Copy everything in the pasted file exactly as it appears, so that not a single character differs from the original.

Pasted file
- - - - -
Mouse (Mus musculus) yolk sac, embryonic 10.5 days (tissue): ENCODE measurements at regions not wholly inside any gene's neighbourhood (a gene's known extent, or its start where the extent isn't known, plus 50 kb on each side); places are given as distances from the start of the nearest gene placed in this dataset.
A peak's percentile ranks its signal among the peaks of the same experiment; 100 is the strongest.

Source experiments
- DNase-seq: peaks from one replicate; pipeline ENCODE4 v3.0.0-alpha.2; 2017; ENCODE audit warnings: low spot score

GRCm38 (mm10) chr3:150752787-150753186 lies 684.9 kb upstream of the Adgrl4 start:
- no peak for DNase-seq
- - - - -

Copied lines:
Mouse (Mus musculus) yolk sac, embryonic 10.5 days (tissue): ENCODE measurements at regions not wholly inside any gene's neighbourhood (a gene's known extent, or its start where the extent isn't known, plus 50 kb on each side); places are given as distances from the start of the nearest gene placed in this dataset.
A peak's percentile ranks its signal among the peaks of the same experiment; 100 is the strongest.

Source experiments
- DNase-seq: peaks from one replicate; pipeline ENCODE4 v3.0.0-alpha.2; 2017; ENCODE audit warnings: low spot score

GRCm38 (mm10) chr3:150752787-150753186 lies 684.9 kb upstream of the Adgrl4 start:
- no peak for DNase-seq